Your sincere friend and servant,
Mrs. Harlowe, to Mrs. Norton [not communicated till the letters came to be collected.] Saturday, may 13.
I return an answer in writing, as I promised, to your communication. But take no notice either to my Bella’s Betty, (who I understand sometimes visits you,) or to the poor wretch herself, nor to any body, that I do write. I charge you don’t. My heart is full: writing may give some vent to my griefs, and perhaps I may write what lies most upon my heart, without confining myself strictly to the present subject.
You know how dear this ungrateful creature ever was to us all. You know how sincerely we joined with every one of those who ever had seen her, or conversed with her, to praise and admire her; and exceeded in our praise even the bounds of that modesty, which, because she was our own, should have restrained us; being of opinion, that to have been silent in the praise of so apparent a merit must rather have argued blindness or affectation in us, than that we should incur the censure of vain partiality to our own.
When therefore any body congratulated us on such a daughter, we received their congratulations without any diminution. If it was said, you are happy in this child! we owned, that no parents ever were happier in a child. If, more particularly, they praised her dutiful behaviour to us, we said, she knew not how to offend. If it were said, Miss Clarissa Harlowe has a wit and penetration beyond her years; we, instead of disallowing it, would add—and a judgment no less extraordinary than her wit. If her prudence was praised, and a forethought, which every one saw supplied what only years and experience gave to others—nobody need to scruple taking lessons from Clarissa Harlowe, was our proud answer.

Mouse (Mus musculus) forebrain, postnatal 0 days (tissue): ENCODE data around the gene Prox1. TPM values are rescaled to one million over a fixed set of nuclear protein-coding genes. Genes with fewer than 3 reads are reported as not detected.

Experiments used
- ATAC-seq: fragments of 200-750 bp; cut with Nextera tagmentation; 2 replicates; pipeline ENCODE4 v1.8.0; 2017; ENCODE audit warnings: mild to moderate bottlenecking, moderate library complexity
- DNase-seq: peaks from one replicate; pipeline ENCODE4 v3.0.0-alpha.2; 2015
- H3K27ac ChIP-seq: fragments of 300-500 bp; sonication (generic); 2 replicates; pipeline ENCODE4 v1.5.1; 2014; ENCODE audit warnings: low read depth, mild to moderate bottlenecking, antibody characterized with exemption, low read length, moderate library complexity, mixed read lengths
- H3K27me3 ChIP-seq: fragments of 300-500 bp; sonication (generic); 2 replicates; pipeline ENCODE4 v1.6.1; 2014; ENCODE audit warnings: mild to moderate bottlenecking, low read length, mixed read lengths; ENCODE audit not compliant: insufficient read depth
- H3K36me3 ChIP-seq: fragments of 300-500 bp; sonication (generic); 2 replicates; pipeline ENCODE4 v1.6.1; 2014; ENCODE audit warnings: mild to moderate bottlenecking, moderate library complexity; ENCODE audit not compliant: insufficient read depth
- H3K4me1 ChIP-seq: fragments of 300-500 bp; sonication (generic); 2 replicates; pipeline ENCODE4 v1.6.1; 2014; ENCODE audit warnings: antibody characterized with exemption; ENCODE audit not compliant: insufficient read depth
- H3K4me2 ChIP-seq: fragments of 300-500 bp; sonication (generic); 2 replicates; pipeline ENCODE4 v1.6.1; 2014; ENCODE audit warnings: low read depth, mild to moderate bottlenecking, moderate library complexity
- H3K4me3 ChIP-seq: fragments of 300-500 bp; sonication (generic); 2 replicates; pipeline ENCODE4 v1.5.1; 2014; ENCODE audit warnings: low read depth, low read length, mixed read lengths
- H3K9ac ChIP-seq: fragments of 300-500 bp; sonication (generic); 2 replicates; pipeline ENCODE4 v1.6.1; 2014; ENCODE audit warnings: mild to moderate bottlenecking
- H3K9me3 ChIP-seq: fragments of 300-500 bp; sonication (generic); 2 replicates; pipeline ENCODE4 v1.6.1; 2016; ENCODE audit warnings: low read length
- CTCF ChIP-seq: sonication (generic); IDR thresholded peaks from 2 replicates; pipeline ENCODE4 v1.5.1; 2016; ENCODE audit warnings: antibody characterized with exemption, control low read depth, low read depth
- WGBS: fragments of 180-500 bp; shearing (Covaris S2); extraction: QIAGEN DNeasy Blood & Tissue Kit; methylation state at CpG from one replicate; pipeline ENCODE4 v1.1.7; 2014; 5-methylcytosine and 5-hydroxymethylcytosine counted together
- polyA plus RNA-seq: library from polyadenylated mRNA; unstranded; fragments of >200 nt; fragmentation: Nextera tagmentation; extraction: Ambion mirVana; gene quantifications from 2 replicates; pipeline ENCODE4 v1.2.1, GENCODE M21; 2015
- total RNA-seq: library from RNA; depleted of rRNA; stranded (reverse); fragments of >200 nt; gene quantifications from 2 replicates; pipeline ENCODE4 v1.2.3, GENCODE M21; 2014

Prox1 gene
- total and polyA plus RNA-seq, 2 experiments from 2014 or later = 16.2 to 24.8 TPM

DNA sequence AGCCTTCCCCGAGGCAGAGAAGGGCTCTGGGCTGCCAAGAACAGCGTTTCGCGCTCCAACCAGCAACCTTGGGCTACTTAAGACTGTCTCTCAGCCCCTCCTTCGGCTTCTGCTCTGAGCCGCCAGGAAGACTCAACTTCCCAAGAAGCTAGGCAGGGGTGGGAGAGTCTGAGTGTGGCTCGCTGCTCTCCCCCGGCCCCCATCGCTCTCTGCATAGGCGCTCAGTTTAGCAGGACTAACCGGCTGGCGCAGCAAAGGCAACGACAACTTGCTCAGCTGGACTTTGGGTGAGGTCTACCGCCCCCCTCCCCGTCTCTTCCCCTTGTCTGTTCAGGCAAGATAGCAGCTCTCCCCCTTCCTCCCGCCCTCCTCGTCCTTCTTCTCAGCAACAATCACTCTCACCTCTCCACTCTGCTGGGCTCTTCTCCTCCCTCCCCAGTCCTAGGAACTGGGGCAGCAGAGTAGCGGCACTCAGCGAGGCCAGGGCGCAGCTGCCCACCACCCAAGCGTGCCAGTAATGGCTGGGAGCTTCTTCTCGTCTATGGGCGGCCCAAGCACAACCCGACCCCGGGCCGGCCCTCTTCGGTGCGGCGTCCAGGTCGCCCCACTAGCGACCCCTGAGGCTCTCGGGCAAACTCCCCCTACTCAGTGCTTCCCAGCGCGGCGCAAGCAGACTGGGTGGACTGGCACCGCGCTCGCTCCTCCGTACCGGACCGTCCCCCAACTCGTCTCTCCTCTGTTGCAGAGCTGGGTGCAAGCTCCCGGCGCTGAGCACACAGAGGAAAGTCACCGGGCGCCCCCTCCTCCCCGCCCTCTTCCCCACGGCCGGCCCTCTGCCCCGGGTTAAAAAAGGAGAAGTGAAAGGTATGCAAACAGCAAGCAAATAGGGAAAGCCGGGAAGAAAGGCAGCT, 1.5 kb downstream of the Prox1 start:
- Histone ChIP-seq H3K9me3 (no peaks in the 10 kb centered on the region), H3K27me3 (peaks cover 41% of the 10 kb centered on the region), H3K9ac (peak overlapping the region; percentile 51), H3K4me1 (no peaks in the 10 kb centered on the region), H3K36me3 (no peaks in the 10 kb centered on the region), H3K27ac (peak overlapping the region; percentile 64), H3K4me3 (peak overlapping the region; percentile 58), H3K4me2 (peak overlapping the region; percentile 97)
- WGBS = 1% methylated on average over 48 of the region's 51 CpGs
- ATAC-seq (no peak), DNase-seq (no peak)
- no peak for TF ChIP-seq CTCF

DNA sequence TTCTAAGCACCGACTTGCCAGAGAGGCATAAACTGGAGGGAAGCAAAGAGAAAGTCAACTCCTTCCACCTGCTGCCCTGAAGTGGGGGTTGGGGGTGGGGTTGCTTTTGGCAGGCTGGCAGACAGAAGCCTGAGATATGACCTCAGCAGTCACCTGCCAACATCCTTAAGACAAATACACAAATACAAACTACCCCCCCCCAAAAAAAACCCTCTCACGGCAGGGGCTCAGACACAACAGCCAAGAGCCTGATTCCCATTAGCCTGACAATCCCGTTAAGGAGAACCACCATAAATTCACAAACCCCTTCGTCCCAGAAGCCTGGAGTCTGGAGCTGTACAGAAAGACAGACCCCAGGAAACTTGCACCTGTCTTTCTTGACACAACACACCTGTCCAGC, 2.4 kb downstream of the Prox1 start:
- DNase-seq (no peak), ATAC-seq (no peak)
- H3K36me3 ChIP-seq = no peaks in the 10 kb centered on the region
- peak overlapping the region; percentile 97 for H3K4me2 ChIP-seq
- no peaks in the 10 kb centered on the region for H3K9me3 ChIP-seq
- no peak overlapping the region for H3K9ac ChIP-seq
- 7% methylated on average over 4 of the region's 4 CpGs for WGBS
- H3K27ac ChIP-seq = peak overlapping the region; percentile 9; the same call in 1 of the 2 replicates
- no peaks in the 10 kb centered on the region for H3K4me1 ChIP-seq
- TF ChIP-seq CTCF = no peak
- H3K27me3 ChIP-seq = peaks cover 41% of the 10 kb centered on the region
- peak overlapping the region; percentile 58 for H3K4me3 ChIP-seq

Forgive me, O forgive me, my dear Norton—But I know you will; for yours, when good, was this child, and your glory as well as mine.
But have you not heard strangers, as she passed to and from church, stop to praise the angel of a creature, as they called her; when it was enough for those who knew who she was, to cry, Why, it is Miss Clarissa Harlowe! —as if every body were obliged to know, or to have heard of Clarissa Harlowe, and of her excellencies. While, accustomed to praise, it was too familiar to her, to cause her to alter either her look or her pace.
For my own part, I could not stifle a pleasure that had perhaps a faulty vanity for its foundation, whenever I was spoken of, or addressed to, as the mother of so sweet a child: Mr. Harlowe and I, all the time, loving each other the better for the share each had in such a daughter.
Still, still indulge the fond, the overflowing heart of a mother! I could dwell for ever upon the remembrance of what she was, would but that remembrance banish from my mind what she is!